"Even more amazing to me was that it all felt so natural. As I’ve often told the story since, the whole experience was just like riding a bike. It comes back to you naturally."

My answer here is very easy. "It" was having sex. Although I had never been told what to do or had I seen "it" done (no porn films in the Fifties, remember?); once Bob talked me into going to bed with him everything came so "naturally." And that doesn't mean the "backdoor" either because neither one of us engaged in that kind of sex.

Having sex with Bob was so much easier than it was the times I tried to have sex with a woman. With a woman, everything felt so unnatural and wrong. With Bob, everything felt "right." We fit like “hand and glove.” That's the term that always comes immediately to my mind when I think of Bob and I together. That's the only way I can explain it. I guess you had to be there. :) Well, maybe not you but I think you understand. Think of the first time you and Lois "did it." It was the same with me and Bob Lar, the same. :)


Nitewrit said...


The first time I rode a bicycle my dad came and held on to the back fender behind me to keep me upright. (Not a picture I want in my head for my first time having sex, however). I was gliding around the yard just find, until I wanted to stop. I looked around and my dad wasn't there, he had let go some time before and went into the house.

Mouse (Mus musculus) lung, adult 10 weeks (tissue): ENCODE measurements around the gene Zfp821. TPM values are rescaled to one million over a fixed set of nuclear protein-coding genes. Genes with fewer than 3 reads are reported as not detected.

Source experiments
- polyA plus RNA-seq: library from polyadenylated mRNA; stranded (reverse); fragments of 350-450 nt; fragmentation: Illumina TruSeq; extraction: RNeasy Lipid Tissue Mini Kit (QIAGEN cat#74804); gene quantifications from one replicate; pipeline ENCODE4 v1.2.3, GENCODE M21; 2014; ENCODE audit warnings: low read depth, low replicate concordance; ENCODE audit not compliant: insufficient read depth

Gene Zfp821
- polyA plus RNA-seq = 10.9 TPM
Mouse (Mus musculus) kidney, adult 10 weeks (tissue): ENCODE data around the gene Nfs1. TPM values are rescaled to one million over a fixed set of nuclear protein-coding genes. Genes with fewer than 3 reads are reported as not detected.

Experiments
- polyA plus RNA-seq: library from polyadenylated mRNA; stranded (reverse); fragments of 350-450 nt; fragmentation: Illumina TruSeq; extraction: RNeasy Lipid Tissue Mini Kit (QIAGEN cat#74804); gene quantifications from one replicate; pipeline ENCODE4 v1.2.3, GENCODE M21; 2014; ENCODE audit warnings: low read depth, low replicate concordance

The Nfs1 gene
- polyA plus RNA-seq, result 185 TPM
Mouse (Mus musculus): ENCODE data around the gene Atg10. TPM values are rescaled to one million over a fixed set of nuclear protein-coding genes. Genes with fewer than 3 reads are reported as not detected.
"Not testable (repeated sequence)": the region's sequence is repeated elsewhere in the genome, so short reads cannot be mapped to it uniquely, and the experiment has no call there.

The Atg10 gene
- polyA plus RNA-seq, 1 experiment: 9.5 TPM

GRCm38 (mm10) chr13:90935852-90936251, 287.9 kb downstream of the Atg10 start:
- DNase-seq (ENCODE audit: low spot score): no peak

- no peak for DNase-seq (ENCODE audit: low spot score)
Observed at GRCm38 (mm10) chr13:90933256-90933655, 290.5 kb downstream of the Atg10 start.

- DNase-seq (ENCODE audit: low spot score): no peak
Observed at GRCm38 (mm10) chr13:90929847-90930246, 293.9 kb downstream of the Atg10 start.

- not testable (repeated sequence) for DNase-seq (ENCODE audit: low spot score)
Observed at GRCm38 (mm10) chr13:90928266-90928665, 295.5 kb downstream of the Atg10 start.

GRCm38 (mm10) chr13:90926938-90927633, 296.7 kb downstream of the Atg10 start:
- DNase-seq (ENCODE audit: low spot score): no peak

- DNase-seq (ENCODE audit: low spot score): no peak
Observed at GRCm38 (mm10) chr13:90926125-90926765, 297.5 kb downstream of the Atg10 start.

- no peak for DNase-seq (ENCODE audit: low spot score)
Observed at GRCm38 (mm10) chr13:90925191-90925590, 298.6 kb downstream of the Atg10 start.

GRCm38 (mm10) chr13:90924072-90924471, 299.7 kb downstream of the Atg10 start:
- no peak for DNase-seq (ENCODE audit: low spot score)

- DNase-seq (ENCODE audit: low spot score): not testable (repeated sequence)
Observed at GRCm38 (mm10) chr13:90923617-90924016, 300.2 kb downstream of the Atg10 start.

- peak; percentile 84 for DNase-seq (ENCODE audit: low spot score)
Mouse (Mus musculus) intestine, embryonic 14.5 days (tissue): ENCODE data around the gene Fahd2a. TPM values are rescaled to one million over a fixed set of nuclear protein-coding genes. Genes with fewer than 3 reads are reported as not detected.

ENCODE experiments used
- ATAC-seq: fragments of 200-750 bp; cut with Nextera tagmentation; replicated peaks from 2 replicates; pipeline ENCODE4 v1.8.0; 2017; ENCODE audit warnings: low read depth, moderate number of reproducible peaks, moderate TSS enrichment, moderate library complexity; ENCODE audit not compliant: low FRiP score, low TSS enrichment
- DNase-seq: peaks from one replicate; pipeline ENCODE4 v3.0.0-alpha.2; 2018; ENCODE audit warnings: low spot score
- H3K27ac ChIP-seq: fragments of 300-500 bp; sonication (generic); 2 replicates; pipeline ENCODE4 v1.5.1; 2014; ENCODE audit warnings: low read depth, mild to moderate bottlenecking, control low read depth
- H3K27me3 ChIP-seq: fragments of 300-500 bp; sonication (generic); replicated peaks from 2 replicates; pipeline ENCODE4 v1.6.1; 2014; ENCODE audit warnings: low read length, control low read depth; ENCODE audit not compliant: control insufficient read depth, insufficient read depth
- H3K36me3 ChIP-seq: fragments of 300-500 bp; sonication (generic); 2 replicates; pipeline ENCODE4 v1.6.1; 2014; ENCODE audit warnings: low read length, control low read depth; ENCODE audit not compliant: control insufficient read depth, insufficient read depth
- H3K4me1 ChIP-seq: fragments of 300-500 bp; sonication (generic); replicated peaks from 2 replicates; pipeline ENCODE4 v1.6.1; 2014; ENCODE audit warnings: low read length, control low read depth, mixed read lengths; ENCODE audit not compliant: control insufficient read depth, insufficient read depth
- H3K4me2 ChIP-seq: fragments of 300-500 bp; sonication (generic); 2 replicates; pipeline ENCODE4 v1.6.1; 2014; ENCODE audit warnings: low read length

I immediately lost control and drove over the embankment into the swamp.

Now eventually I learned to ride a bike very well, but even so I can't compare my first time having sex with Lo to riding a bike. More like flying without a plane or blasting to the moon without needed a rocket ship.

It definitely came naturally and still does.

I'm not so certain I can still ride a bike, though.

Ron Tipton said...


I don't remember the exact details of the circumstances of the first time I learned to ride a bike but I think I had a few wobblies then I was able to ride it pretty good. No one was helping me.

However, I do remember the first time I tried to have sex with a woman. Oh do I ever. I have been forever traumitized by that experience. What a disaster. Unlike the First Time with Bob S. That came au naturale. A BIG DIFFERENCE. If you want to imagine what my experience was like, imagine trying to have sex with a man. Think a bit. Okay? Now you now. DISASTER.


Nitewrit said...


I don't know really how long my dad helped me. I got my first "two-wheeler" for my 8th Birthday when we lived out in the Marsh. He took me out on the front yard, which was kind of rough. It was grass and dirt, typical little ruts and hills. He Grabbed hold of the back fender to steady it and told me to get on. Then he told me to pedal and he would run behind and hold on. We began and I wasn't having any trouble at all, of course I thought he was holding me up. When I discovered I had been riding on my own all along, then I started running off the yard. Once we fished the bike back to the yard, I didn't have any problems 'cause then I realized I was doing it and got confidence back.